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Saturday, July 06, 2013

You May Touch a Stranger 

The photographer Richard Renaldi is a matchmaker for tense times, asking complete strangers to pose with their bodies touching, as if they were intimates. On a recent afternoon in Williamsburg, Brooklyn, it was not going well. He wanted to pose an Orthodox Jewish man with someone from outside the Orthodox community.

“It’s going to take all the cajoling I can do,” Mr. Renaldi, 45, said. “There’s a lot of barriers.”

There were, in fact, more barriers than he knew. After terse rejections from several people, a man named Abraham Weiss stopped to look at Mr. Renaldi’s large-format, 8-by-10 view camera. Mr. Renaldi made his best pitch.

Mr. Weiss seemed to go back and forth. He ran a photo printing business and understood the project, he told Mr. Renaldi. But he feared censure from his fellow ultra-Orthodox neighbors. “You have to understand the culture,” he said. If he posed for Mr. Renaldi, someone might see him, take a picture and post it on Twitter. “That could be bad for me,” he said. “Posing for it, that’s the problem. They don’t like imaging.”

As if on cue, a car slowed and the driver photographed Mr. Weiss with his cellphone. “You see,” Mr. Weiss said. He had one suggestion for Mr. Renaldi: “Try Crown Heights or Borough Park. They’re more open there.”

Mr. Renaldi has been working on his portrait series, which he calls “Touching Strangers,” since 2007, and plans to publish a book with Aperture next May. One of his goals, he said, is to get people to think past the divisions — ethnic, religious, socioeconomic — that often go unexamined in urban life. “For a lot of people, it’s an exercise for them to be able to push their own comfort level,” he said.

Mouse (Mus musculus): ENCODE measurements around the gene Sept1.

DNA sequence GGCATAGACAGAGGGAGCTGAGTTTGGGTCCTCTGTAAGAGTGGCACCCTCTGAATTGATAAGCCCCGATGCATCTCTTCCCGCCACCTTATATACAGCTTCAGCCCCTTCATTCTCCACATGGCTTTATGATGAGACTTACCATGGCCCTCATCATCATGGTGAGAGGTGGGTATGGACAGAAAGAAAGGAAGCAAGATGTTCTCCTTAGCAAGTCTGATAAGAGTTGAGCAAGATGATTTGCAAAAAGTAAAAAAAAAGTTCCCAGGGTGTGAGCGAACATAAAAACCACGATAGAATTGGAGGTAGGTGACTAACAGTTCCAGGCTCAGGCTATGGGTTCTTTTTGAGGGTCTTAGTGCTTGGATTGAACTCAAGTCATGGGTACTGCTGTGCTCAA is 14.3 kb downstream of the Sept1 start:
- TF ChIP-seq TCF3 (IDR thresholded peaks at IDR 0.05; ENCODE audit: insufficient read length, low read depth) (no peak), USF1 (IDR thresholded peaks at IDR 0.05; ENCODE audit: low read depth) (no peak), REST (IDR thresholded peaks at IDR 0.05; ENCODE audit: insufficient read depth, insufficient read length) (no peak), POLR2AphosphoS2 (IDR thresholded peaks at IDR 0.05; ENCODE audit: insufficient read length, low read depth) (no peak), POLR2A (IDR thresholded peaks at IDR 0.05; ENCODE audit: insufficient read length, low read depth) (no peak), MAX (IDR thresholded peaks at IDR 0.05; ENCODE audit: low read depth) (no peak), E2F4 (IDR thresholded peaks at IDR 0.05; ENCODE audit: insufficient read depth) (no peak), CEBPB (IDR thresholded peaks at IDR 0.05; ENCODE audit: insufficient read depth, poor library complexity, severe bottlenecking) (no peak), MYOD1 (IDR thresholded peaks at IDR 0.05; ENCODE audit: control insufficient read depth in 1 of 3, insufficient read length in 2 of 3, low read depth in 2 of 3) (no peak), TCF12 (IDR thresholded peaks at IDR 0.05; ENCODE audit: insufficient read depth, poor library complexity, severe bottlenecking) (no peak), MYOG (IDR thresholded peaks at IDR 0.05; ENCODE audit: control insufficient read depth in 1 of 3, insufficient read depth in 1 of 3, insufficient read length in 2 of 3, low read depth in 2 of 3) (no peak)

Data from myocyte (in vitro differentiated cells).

Some pairs embrace wholeheartedly; some even kiss, though none on the lips (so far). Others pose as if under duress.

Mr. Renaldi said he strove to show tenderness but understood why people liked the fraught pairings, like Alex and Carlos from 2007 (Slide 3). “The viewer gets to ask himself, ‘How would I react if a photographer asked me to do that?’ ” he said, adding that he had “a love/hate relationship with this picture and with Alex. Alex was out of there so fast I didn’t get his contact information to send him a print.”

In Williamsburg on this day, he was experiencing only refusal, a hazard of his chosen project. He has dealt with rejection before: “It took me three years to get a Muslim woman,” he said. But Mr. Weiss’s words, which another man seconded, were discouraging. In six years, Mr. Renaldi said, “I’ve only had one time when I couldn’t get a shot.”

Finally, he left for Crown Heights, where the first person he approached — a 24-year-old Yeshiva student from the Chabad-Lubavitch movement named Shalom Lasker — listened to him and said, in halting English: “No problem. Only men, right?”

And so it was. Mr. Renaldi gathered Jeff Desire, 27, who works in a fish market across the street, and directed the pose: hold here, lean here. Mr. Lasker gave a thumbs up. In 10 minutes they were done. “It’s exhilarating,” Mr. Renaldi said.

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http://lens.blogs.nytimes.com/2013/07/05/strangers-in-embrace/

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